5 based on 1 reviews
I visited Kon Ka Kinh in Jan 2018. It was my favorite destination in Vietnam. In flew in via Pleiku. It proved difficult to find information on the park; acces, permit, guides etc. By asking around I found the Gia Lai Eco tourist office, (82 Hung Vuong st, Pleiki) the only office with English speaking agents in Pleiku. It seemed I was the only visitor during my period there. I was blown away by the service by miss Anh and Nga from the office. Not only did they help me with all that comes with visiting the park, they invited me for dinner, English lessons for the kids, etc. Kon Ka Kinh park is about 70 km from Pleiku. I went by bike (about 1.5 h drive). Make sure to have arranged a guide and permits in advance. It might be a problem in you havent. I tracked through the jungle for two days with a guide (400-500 VND per day incl guide) and stayed overnight in the park (200-300 VND). I had dinner with the park staff. Kon Ka Kinh is truly primary jungle. The fauna is amazing and multiple endangered animal species live in the park.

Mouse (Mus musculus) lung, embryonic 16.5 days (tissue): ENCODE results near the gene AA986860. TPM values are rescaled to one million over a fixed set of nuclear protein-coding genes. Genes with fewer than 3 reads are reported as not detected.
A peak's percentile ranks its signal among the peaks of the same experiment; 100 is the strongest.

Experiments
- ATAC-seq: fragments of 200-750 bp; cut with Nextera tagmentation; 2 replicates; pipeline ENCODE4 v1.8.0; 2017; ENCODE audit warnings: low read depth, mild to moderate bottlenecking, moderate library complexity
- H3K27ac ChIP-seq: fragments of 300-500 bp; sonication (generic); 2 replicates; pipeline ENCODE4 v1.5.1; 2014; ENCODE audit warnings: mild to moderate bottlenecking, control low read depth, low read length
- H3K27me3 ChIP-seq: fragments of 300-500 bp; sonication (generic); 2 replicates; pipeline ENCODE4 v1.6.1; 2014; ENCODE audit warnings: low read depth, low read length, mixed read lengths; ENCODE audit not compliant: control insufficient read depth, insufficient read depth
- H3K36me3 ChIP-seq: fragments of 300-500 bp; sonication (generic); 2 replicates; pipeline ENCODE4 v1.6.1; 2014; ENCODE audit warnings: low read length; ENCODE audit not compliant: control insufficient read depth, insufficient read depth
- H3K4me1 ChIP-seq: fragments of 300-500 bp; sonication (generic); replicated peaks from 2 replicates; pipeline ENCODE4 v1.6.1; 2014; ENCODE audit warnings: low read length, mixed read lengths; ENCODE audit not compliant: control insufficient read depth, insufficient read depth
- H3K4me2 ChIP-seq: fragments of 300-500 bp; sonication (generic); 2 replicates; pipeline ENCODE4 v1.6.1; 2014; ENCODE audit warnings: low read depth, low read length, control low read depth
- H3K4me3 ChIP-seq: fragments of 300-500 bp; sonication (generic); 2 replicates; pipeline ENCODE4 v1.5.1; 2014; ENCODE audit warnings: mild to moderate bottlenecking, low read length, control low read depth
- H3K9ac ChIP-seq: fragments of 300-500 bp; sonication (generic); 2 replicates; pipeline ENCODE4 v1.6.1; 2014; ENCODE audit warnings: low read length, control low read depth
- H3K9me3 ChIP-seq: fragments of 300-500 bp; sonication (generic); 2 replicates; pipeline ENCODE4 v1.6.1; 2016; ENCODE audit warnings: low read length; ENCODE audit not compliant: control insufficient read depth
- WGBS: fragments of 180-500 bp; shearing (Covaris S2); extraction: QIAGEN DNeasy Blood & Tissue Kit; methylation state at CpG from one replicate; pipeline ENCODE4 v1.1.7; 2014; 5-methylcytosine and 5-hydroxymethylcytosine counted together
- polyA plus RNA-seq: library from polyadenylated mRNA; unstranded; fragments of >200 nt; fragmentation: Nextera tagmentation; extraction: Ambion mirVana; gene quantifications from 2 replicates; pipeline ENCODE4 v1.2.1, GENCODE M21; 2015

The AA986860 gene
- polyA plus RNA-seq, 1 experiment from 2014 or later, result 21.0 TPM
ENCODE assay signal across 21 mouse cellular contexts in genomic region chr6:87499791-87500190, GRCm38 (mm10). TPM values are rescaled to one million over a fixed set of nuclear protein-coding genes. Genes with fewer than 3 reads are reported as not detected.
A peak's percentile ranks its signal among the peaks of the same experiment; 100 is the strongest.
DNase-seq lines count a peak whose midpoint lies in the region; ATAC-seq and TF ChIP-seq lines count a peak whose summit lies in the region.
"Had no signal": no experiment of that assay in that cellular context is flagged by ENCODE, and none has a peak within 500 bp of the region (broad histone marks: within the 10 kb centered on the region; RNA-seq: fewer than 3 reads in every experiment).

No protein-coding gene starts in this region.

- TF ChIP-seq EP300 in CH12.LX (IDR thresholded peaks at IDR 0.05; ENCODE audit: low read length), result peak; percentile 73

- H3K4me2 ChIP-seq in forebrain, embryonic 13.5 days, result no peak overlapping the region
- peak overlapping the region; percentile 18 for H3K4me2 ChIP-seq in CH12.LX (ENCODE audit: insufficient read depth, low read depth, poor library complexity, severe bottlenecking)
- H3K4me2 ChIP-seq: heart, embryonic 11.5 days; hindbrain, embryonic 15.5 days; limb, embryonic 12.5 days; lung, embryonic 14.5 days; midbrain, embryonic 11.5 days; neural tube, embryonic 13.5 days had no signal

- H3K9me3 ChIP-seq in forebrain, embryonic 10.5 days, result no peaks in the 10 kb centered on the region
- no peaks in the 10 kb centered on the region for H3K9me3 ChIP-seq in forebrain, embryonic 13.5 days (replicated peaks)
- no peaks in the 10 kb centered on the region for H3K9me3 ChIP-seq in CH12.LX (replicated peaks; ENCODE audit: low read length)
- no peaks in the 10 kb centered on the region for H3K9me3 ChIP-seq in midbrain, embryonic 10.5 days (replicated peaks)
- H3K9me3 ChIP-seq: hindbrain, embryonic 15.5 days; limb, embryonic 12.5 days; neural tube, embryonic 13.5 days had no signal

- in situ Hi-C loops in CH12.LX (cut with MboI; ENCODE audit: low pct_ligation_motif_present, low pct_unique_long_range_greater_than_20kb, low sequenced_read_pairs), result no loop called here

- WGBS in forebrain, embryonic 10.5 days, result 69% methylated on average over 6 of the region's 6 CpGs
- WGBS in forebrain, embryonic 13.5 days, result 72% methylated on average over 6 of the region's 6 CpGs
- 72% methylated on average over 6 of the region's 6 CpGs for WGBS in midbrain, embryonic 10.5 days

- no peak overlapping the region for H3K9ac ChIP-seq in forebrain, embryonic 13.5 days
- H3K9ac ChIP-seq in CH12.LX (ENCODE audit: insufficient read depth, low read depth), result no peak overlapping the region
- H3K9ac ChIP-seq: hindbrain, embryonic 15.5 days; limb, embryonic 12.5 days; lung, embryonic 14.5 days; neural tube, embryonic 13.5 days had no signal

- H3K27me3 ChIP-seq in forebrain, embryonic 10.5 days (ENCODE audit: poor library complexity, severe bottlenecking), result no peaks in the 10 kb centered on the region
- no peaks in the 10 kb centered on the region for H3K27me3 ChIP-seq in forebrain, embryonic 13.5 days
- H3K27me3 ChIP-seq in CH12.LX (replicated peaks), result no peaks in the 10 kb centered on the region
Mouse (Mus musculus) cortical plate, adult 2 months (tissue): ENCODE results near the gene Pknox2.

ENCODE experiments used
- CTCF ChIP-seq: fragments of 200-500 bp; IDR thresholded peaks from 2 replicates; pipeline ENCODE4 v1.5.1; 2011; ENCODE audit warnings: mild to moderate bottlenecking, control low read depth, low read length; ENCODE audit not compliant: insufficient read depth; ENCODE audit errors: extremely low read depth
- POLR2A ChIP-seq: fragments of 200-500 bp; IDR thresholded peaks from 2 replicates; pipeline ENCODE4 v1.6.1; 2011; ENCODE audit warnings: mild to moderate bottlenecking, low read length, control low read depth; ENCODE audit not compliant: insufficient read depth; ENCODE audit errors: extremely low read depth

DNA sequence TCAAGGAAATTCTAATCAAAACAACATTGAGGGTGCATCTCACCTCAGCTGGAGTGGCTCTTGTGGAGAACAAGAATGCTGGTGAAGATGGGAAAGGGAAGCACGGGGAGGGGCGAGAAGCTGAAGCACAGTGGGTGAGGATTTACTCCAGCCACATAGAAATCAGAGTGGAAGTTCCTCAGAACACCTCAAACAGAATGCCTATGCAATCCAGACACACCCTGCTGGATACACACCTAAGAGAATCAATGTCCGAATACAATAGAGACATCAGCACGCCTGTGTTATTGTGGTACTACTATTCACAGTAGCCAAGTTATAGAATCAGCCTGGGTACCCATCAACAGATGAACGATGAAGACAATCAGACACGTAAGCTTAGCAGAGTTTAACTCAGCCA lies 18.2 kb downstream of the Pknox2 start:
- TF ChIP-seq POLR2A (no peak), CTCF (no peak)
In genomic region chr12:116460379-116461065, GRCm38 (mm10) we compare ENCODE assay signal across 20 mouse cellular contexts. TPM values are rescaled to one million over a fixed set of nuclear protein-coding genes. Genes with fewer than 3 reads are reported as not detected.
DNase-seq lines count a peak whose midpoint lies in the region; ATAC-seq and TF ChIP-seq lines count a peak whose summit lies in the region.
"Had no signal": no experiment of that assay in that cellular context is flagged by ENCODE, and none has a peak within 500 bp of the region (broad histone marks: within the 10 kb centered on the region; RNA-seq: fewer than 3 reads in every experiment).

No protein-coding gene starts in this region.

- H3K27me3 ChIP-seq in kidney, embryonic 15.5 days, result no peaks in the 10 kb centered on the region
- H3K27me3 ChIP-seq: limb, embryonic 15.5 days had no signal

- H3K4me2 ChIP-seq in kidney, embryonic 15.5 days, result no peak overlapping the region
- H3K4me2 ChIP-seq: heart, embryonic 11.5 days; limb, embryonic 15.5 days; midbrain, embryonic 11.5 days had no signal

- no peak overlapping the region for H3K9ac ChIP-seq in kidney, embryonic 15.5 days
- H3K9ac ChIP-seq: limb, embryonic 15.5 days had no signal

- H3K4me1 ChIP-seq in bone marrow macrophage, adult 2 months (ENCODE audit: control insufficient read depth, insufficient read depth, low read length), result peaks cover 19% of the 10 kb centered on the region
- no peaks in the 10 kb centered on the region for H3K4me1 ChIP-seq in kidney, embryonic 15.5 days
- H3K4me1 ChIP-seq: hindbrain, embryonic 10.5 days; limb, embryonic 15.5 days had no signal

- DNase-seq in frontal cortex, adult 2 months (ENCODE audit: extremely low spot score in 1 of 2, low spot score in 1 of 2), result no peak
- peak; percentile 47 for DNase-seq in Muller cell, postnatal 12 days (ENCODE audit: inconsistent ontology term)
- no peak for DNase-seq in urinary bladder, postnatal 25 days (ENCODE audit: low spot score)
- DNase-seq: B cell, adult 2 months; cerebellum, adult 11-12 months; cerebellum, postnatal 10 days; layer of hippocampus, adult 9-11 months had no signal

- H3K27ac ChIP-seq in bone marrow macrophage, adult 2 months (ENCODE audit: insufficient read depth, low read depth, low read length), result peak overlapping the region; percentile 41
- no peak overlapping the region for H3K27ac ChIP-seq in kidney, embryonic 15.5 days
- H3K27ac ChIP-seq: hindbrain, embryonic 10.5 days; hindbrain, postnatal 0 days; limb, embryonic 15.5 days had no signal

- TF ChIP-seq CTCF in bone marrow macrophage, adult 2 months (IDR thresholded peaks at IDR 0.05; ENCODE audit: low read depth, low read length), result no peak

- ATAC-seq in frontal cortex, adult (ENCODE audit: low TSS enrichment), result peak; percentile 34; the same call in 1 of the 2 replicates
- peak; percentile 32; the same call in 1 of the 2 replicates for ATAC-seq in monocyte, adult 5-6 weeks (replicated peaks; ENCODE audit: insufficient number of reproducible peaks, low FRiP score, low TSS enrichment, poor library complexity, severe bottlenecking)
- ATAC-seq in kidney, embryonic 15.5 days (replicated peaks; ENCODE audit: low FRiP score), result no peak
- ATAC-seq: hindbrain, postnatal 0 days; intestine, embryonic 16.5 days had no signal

5 based on 1 reviews
Đây là nơi AE dân tộc thiểu số đến dâng lời cảm mến tri ân lên Jesus, Đấng yêu thương hết thảy mọi người.
Nhà thờ này lớn thứ hai trong khu vực Tây Nguyên dành cho AE dtts.
3.5 based on 3 reviews
We took the trip to the waterfall and it was very pretty! There is a boulder field you have to climb so bring sneakers. You can also climb behind the waterfall which is pretty cool!
2.5 based on 5 reviews